Opening Remarks by Ms. Beate Trankmann, UNRC
WASTE MANAGEMENT AND WASTE FEE SYSTEM
STAKEHOLDER CONSULTATION MEETING
Ulaanbaatar, 11 June 2019
Distinguished guests, Ladies and Gentlemen,
A very good morning to all of you. It’s is wonderful to see so many of you today at the stakeholder consultation meeting, and I am delighted to join you for this important event.
Like many developing countries, Mongolia is facing a crucial balancing act: the need to ensure economic growth – and environmental preservation. And nowhere is this struggle clearer than in cities.
With over two thirds of Mongolians living in towns and cities, urbanization – and the environmental degradation it has caused – is one of the greatest development challenges Mongolia faces. And with increasing economic growth, the generation of waste has also increased. Today, every urban resident creates almost 230-300 kilos of solid waste a year, which is exactly in the range waste generation rate of middle-income countries – 0.63 – 0.82 kg/day.capita.
About 90% of the capital’s solid waste is household waste. Most of it ends up on landfills. Because almost none is currently recycled. But here’s the good news: over half that so-called ‘waste’ – including paper, plastic, metal, bottles and glass – is recyclable. So there’s tremendous potential for Ulaanbaatar and other Mongolian cities to reuse, reduce and recycle their ‘waste,’ much more.
Managing our waste is fundamental to achieving the Sustainable Development Goals (SDGs) – a world that, by 2030, is free of poverty, and can continue sustaining life. That’s only possible if we as humankind substantially reduce our impact on nature. Managing our waste is a vital part of that.
Important steps are already being taken by the Government of Mongolia. Both the Green Development Policy and Sustainable Development Vision for 2030 include specific targets to raise recycled waste to 40 percent of all solid waste. In 2017, the Law on Waste was also amended and the UN-supported National Waste Management Improvement Strategy and Action Plan until 2030 was approved. Following the approval of these policy documents, important new regulations were also passed, including on toxic waste management, banning of single-use plastic bags, and revision of waste service fees.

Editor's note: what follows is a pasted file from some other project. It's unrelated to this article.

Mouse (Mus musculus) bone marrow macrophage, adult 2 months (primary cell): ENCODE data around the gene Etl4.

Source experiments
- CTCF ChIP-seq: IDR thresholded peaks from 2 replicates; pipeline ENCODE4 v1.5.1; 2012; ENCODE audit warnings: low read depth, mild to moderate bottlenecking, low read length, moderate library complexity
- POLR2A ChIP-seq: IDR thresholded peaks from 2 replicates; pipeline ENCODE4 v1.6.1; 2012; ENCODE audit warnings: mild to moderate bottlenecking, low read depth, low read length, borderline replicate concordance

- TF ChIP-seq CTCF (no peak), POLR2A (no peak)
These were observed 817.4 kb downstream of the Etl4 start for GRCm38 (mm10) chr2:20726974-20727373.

Ladies and gentlemen,
Today we are gathered here to discuss the main challenges, solutions and the steps forward for a successful implementation, monitoring and enforcement of these policies. In order to plan for the practical implications, it is important to consider all aspects of development concepts, specially the socio-economic factors when it comes to waste service fees. For instance, studies show that with increased income level the waste generation rate also increases. Therefore, with the growing economy and increasing number of middle-class households, it is crucial to encourage them to manage waste wisely.
UNDP pilot project found that practicing ‘the 3Rs’ at source can cut waste by two thirds, reducing volumes on landfills, and the cost of running them. To incentivise households to reduce waste and support recycling a volume-based-waste-fee system presents a powerful tool and a viable alternative to the current per capita based waste-fee system and should be piloted more. It’s also vital to build capacities of everyone involved, by training them to carry out the 3Rs, and manage waste that needs special processing.
Furthermore, small changes by individual and social norms can directly affect our environment, for better or worse. That means spreading positive environmental messages and encouraging pro-social behaviors as well as sustainable choices. The rewards of changing public behavior and practices are high: a UNDP pilot also shows, when sustainable processes are made easier, and information is made available, littering in nature and protected areas can fall by as much as 86 percent.
The UN and all of our specialized agencies stand ready to support all parties, to make quality waste management in Mongolia a reality. By reducing, reusing, and recycling together, we can help keep Mongolia’s steppes green – and its cities healthy – leaving no one behind.